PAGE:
Arguments That Convergence Is neither Inevitable nor Likely
If the growth of an economy depended only on the deepening of human capital and physical capital, then the growth rate of that economy would be expected to slow down over the long run because of diminishing marginal returns. However, there is another crucial factor in the aggregate production function: technology.
The development of new technology can provide a way for an economy to sidestep the diminishing marginal returns of capital deepening. This figure shows how. The horizontal axis of the figure measures the amount of capital deepening, which on this figure is an overall measure that includes deepening of both physical and human capital. The amount of human and physical capital per worker increases as you move from left to right, from C1 to C2 to C3. The vertical axis of the diagram measures per capita output. Start by considering the lowest line in this diagram, labeled Technology 1. Along this aggregate production function, the level of technology is being held constant, so the line shows only the relationship between capital deepening and output. As capital deepens from C1 to C2 to C3 and the economy moves from R to U to W, per capita output does increase—but the way in which the line starts out steeper on the left but then flattens as it moves to the right shows the diminishing marginal returns, as additional marginal amounts of capital deepening increase output by ever-smaller amounts. The shape of the aggregate production line (Technology 1) shows that the ability of capital deepening, by itself, to generate sustained economic growth is limited, since diminishing returns will eventually set in.
Capital Deepening and New Technology
Now, bring improvements in technology into the picture. Improved technology means that with a given set of inputs, more output is possible. The production function labeled Technology 1 in the figure is based on one level of technology, but Technology 2 is based on an improved level of technology, so for every level of capital deepening on the horizontal axis, it produces a higher level of output on the vertical axis. In turn, production function Technology 3 represents a still higher level of technology, so that for every level of inputs on the horizontal axis, it produces a higher level of output on the vertical axis than either of the other two aggregate production functions.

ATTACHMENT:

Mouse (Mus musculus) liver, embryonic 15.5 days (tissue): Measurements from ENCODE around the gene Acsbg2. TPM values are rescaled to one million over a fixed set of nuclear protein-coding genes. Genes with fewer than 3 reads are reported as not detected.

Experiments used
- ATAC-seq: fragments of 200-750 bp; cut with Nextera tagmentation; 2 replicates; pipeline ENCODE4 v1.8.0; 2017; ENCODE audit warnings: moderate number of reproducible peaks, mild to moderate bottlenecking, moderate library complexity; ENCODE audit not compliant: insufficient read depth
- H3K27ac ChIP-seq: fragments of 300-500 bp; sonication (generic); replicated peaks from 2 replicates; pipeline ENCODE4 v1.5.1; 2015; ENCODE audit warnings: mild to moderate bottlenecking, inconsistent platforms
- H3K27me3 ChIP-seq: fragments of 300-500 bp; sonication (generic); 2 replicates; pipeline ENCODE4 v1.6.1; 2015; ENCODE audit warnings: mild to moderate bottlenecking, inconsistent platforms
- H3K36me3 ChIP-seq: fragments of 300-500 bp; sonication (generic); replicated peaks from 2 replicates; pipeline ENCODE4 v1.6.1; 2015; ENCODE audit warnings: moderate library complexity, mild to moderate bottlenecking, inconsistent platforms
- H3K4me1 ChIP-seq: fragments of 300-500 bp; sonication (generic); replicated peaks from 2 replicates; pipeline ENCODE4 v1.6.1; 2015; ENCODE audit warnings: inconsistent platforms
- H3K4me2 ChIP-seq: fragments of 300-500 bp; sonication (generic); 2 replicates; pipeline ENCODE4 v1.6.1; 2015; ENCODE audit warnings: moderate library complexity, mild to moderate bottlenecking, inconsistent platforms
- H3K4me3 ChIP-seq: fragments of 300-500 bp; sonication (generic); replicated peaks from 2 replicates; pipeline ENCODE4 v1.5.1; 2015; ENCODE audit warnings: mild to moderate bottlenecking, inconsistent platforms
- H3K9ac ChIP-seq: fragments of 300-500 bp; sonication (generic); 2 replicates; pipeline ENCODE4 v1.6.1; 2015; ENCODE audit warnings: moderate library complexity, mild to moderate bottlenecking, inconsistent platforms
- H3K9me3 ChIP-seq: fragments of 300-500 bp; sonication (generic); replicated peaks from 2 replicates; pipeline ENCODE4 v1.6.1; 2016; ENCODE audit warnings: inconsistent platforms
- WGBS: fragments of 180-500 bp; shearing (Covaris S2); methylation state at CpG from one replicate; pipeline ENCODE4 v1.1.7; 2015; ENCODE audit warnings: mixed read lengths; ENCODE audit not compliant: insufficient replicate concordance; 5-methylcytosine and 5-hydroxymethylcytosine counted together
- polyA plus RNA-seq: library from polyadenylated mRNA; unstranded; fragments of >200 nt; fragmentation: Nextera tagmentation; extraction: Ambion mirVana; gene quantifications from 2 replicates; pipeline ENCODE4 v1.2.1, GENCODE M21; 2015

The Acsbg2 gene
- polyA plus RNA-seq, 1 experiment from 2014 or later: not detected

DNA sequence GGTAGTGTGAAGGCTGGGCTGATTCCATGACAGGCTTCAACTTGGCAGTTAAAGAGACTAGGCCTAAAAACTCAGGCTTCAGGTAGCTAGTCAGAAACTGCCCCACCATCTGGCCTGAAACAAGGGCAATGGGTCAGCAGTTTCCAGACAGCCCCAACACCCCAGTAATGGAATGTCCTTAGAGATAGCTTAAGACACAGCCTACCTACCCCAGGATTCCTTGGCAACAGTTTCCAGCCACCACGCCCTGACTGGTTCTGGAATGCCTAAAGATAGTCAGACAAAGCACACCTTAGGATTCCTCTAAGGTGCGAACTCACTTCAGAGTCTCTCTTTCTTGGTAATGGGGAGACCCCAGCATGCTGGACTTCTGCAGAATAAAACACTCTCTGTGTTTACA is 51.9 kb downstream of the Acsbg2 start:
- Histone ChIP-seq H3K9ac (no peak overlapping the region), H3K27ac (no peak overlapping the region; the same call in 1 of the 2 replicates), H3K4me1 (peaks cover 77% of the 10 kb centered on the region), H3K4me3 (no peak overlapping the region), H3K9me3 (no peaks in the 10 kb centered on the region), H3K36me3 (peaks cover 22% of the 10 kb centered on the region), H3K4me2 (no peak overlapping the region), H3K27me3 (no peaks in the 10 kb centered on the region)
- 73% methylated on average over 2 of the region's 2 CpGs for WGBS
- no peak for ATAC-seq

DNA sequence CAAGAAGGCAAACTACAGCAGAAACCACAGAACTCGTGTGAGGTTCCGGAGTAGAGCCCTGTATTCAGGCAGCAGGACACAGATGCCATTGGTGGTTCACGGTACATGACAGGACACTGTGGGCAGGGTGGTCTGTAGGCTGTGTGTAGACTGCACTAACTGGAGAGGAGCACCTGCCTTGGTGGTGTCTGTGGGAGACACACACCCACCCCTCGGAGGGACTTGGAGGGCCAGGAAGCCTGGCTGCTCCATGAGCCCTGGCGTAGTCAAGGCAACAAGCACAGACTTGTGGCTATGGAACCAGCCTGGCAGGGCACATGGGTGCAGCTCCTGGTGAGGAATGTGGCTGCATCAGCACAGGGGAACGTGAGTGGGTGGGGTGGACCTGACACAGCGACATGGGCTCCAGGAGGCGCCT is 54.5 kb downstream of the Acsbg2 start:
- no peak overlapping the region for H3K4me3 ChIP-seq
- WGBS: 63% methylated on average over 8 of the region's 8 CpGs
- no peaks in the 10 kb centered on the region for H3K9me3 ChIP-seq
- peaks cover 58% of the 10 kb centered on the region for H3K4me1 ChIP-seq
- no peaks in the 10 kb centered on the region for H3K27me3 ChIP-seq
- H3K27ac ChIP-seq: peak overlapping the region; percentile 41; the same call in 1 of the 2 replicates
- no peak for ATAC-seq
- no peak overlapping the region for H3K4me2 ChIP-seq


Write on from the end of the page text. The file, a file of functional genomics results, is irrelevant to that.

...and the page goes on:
Most healthy, growing economies are deepening their human and physical capital and increasing technology at the same time. As a result, the economy can move from a choice like point R on the Technology 1 aggregate production line to a point like S on Technology 2 and a point like T on the still higher aggregate production line (Technology 3). With the combination of technology and capital deepening, the rise in GDP per capita in high-income countries does not need to fade away because of diminishing returns. The gains from technology can offset the diminishing returns involved with capital deepening.
Will technological improvements themselves run into diminishing returns over time? That is, will it become continually harder and more costly to discover new technological improvements? Perhaps someday, but, at least over the last two centuries since the Industrial Revolution, improvements in technology have not run into diminishing marginal returns. Modern inventions, like the Internet or discoveries in genetics or materials science, do not seem to provide smaller gains to output than earlier inventions like the steam engine or the railroad. One reason that technological ideas do not seem to run into diminishing returns is that the ideas of new technology can often be widely applied at a marginal cost that is very low or even zero. A specific additional machine, or an additional year of education, must be used by a specific worker or group of workers. A new technology or invention can be used by many workers across the economy at very low marginal cost.
The argument that it is easier for a low-income country to copy and adapt existing technology than it is for a high-income country to invent new technology is not necessarily true, either. When it comes to adapting and using new technology, a society’s performance is not necessarily guaranteed, but is the result of whether the economic, educational, and public policy institutions of the country are supportive. In theory, perhaps, low-income countries have many opportunities to copy and adapt technology, but if they lack the appropriate supportive economic infrastructure and institutions, the theoretical possibility that backwardness might have certain advantages is of little practical relevance.
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